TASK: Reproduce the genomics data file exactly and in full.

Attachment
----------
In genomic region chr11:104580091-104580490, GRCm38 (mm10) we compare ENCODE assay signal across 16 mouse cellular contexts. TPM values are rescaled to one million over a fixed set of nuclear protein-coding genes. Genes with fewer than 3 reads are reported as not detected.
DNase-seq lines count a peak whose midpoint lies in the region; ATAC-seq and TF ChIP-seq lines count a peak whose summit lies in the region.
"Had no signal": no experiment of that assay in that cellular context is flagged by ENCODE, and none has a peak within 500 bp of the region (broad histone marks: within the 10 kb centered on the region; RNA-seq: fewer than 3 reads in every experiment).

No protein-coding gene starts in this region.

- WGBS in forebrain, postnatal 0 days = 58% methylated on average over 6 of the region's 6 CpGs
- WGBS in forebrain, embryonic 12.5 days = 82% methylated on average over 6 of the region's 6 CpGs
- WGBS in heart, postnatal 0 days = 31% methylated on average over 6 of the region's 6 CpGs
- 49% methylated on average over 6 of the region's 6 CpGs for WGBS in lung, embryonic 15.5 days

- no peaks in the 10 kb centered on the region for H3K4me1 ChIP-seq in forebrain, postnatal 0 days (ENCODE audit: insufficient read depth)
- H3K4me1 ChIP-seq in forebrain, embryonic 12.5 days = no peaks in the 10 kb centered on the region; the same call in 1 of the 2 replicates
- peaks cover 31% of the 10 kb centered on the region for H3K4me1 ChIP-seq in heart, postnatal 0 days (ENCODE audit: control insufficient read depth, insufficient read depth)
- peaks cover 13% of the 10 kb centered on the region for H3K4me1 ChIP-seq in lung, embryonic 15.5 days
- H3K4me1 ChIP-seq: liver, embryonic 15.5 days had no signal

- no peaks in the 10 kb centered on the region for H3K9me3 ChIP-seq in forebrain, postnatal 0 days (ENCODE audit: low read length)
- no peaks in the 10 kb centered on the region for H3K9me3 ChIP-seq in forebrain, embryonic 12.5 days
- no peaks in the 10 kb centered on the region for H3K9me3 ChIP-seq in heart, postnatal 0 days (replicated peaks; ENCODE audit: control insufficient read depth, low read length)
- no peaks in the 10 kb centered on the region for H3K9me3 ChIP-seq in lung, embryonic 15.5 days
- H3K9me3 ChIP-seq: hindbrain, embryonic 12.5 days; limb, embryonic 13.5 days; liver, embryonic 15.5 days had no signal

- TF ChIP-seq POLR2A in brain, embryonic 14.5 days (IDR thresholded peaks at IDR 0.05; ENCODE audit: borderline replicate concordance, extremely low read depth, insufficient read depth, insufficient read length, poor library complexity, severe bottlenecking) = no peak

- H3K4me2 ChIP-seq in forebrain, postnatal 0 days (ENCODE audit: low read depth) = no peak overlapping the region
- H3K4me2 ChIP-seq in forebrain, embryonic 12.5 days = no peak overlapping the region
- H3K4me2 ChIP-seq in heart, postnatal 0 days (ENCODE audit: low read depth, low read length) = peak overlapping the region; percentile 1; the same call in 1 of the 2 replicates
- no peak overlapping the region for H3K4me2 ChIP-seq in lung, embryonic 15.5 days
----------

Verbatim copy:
In genomic region chr11:104580091-104580490, GRCm38 (mm10) we compare ENCODE assay signal across 16 mouse cellular contexts. TPM values are rescaled to one million over a fixed set of nuclear protein-coding genes. Genes with fewer than 3 reads are reported as not detected.
DNase-seq lines count a peak whose midpoint lies in the region; ATAC-seq and TF ChIP-seq lines count a peak whose summit lies in the region.
"Had no signal": no experiment of that assay in that cellular context is flagged by ENCODE, and none has a peak within 500 bp of the region (broad histone marks: within the 10 kb centered on the region; RNA-seq: fewer than 3 reads in every experiment).

No protein-coding gene starts in this region.

- WGBS in forebrain, postnatal 0 days = 58% methylated on average over 6 of the region's 6 CpGs
- WGBS in forebrain, embryonic 12.5 days = 82% methylated on average over 6 of the region's 6 CpGs
- WGBS in heart, postnatal 0 days = 31% methylated on average over 6 of the region's 6 CpGs
- 49% methylated on average over 6 of the region's 6 CpGs for WGBS in lung, embryonic 15.5 days

- no peaks in the 10 kb centered on the region for H3K4me1 ChIP-seq in forebrain, postnatal 0 days (ENCODE audit: insufficient read depth)
- H3K4me1 ChIP-seq in forebrain, embryonic 12.5 days = no peaks in the 10 kb centered on the region; the same call in 1 of the 2 replicates
- peaks cover 31% of the 10 kb centered on the region for H3K4me1 ChIP-seq in heart, postnatal 0 days (ENCODE audit: control insufficient read depth, insufficient read depth)
- peaks cover 13% of the 10 kb centered on the region for H3K4me1 ChIP-seq in lung, embryonic 15.5 days
- H3K4me1 ChIP-seq: liver, embryonic 15.5 days had no signal

- no peaks in the 10 kb centered on the region for H3K9me3 ChIP-seq in forebrain, postnatal 0 days (ENCODE audit: low read length)
- no peaks in the 10 kb centered on the region for H3K9me3 ChIP-seq in forebrain, embryonic 12.5 days
- no peaks in the 10 kb centered on the region for H3K9me3 ChIP-seq in heart, postnatal 0 days (replicated peaks; ENCODE audit: control insufficient read depth, low read length)
- no peaks in the 10 kb centered on the region for H3K9me3 ChIP-seq in lung, embryonic 15.5 days
- H3K9me3 ChIP-seq: hindbrain, embryonic 12.5 days; limb, embryonic 13.5 days; liver, embryonic 15.5 days had no signal

- TF ChIP-seq POLR2A in brain, embryonic 14.5 days (IDR thresholded peaks at IDR 0.05; ENCODE audit: borderline replicate concordance, extremely low read depth, insufficient read depth, insufficient read length, poor library complexity, severe bottlenecking) = no peak

- H3K4me2 ChIP-seq in forebrain, postnatal 0 days (ENCODE audit: low read depth) = no peak overlapping the region
- H3K4me2 ChIP-seq in forebrain, embryonic 12.5 days = no peak overlapping the region
- H3K4me2 ChIP-seq in heart, postnatal 0 days (ENCODE audit: low read depth, low read length) = peak overlapping the region; percentile 1; the same call in 1 of the 2 replicates
- no peak overlapping the region for H3K4me2 ChIP-seq in lung, embryonic 15.5 days